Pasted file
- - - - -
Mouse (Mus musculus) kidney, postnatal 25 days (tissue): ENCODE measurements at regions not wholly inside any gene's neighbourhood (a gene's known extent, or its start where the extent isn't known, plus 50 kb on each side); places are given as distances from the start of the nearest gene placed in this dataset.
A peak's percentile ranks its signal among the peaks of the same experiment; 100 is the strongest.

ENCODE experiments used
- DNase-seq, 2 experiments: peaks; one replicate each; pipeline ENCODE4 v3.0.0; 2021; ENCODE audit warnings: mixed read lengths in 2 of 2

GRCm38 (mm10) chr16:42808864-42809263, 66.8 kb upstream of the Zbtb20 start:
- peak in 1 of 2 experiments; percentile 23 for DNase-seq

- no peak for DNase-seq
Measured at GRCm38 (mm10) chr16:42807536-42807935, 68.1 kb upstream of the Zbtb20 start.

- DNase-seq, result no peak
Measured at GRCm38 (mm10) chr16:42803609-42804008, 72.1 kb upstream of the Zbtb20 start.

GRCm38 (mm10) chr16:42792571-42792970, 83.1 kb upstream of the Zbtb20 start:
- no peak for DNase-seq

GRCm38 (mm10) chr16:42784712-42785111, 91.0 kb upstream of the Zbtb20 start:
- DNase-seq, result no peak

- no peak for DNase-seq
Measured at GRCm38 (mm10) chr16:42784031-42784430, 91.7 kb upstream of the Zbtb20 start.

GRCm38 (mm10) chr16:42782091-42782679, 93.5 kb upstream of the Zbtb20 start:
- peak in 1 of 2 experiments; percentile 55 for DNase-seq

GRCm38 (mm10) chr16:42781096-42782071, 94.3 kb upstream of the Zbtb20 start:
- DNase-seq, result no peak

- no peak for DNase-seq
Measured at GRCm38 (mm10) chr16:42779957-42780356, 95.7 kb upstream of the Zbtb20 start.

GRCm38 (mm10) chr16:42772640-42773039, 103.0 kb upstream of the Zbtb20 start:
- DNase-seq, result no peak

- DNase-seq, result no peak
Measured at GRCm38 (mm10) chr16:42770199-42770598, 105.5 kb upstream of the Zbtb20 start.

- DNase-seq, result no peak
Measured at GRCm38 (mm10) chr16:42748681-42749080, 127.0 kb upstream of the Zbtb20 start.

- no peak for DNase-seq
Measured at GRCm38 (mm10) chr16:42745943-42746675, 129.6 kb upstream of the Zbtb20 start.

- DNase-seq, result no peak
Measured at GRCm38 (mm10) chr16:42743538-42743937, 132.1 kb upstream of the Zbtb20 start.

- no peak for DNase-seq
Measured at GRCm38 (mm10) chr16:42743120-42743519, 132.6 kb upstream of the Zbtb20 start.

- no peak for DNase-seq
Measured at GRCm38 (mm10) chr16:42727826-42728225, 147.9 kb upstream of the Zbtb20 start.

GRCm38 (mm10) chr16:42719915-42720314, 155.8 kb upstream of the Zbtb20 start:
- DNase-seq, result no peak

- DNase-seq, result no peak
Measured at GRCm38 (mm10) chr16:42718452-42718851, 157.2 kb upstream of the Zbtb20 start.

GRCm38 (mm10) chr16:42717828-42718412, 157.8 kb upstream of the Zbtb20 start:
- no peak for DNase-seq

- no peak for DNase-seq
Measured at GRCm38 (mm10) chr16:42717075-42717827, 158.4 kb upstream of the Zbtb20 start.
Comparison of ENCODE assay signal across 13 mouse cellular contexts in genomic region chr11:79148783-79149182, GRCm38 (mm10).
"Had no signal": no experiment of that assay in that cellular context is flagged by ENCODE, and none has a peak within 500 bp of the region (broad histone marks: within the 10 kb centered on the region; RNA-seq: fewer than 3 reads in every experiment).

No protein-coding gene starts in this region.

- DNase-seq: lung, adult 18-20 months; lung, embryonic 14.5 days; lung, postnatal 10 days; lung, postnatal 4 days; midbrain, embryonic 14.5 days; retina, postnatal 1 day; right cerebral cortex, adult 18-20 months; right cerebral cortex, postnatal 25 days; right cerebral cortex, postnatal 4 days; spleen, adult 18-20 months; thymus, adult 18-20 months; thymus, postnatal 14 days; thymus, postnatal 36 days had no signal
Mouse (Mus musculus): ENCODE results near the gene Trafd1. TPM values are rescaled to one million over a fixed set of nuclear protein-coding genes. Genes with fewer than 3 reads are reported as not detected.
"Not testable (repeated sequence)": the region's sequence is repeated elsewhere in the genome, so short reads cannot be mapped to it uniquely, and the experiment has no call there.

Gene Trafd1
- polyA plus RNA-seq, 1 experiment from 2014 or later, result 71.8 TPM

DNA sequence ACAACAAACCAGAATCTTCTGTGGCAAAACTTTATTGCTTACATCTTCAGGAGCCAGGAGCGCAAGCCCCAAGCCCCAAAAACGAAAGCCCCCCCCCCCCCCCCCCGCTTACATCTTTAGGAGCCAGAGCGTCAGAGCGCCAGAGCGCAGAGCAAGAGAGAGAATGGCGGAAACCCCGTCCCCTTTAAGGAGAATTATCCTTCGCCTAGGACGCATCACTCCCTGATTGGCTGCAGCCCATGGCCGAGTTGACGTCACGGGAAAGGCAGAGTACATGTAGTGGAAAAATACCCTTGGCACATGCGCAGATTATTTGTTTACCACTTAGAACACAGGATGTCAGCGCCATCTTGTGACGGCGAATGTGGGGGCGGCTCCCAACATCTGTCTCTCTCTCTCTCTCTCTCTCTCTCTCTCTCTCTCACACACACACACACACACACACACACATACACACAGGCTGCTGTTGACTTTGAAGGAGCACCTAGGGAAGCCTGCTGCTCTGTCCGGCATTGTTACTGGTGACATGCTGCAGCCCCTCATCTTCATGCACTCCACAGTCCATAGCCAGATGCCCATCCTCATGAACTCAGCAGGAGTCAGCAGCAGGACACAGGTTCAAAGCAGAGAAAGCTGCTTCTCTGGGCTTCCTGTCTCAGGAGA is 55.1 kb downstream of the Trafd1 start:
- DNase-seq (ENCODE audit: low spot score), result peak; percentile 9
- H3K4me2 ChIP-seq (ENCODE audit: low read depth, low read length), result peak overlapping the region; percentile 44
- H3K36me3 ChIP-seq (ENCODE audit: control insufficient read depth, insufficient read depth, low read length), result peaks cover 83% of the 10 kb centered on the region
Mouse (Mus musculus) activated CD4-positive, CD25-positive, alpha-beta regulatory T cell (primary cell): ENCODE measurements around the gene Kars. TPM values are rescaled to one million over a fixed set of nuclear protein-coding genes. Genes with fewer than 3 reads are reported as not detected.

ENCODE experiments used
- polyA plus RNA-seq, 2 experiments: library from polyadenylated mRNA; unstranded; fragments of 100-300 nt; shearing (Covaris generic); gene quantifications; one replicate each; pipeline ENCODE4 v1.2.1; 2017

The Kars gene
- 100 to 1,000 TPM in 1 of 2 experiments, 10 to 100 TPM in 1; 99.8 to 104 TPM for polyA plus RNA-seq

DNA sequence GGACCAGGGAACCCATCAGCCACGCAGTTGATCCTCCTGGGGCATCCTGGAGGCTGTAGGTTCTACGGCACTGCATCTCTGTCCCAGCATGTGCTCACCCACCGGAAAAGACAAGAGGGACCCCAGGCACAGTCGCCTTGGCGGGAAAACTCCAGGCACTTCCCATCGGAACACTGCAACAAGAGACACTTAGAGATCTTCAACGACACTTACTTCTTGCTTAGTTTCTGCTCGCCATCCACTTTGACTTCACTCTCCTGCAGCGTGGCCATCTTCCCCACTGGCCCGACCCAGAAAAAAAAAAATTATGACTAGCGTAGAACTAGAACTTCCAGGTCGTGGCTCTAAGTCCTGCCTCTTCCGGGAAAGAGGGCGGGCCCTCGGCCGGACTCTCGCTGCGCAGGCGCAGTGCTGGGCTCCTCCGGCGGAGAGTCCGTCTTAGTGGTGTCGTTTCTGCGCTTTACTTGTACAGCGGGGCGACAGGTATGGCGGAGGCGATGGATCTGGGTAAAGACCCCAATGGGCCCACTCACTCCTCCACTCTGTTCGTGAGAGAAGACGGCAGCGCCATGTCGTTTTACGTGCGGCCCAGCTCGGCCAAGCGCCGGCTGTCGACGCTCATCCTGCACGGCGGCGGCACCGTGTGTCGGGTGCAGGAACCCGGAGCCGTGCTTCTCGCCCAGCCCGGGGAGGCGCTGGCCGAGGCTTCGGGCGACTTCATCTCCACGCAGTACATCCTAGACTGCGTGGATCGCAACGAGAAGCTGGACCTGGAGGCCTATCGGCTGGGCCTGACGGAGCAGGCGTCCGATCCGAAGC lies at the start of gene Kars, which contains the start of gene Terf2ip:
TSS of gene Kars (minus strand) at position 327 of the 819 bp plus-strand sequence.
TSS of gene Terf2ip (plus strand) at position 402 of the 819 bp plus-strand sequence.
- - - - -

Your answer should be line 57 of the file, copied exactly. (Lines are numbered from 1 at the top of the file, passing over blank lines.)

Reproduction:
Mouse (Mus musculus) activated CD4-positive, CD25-positive, alpha-beta regulatory T cell (primary cell): ENCODE measurements around the gene Kars. TPM values are rescaled to one million over a fixed set of nuclear protein-coding genes. Genes with fewer than 3 reads are reported as not detected.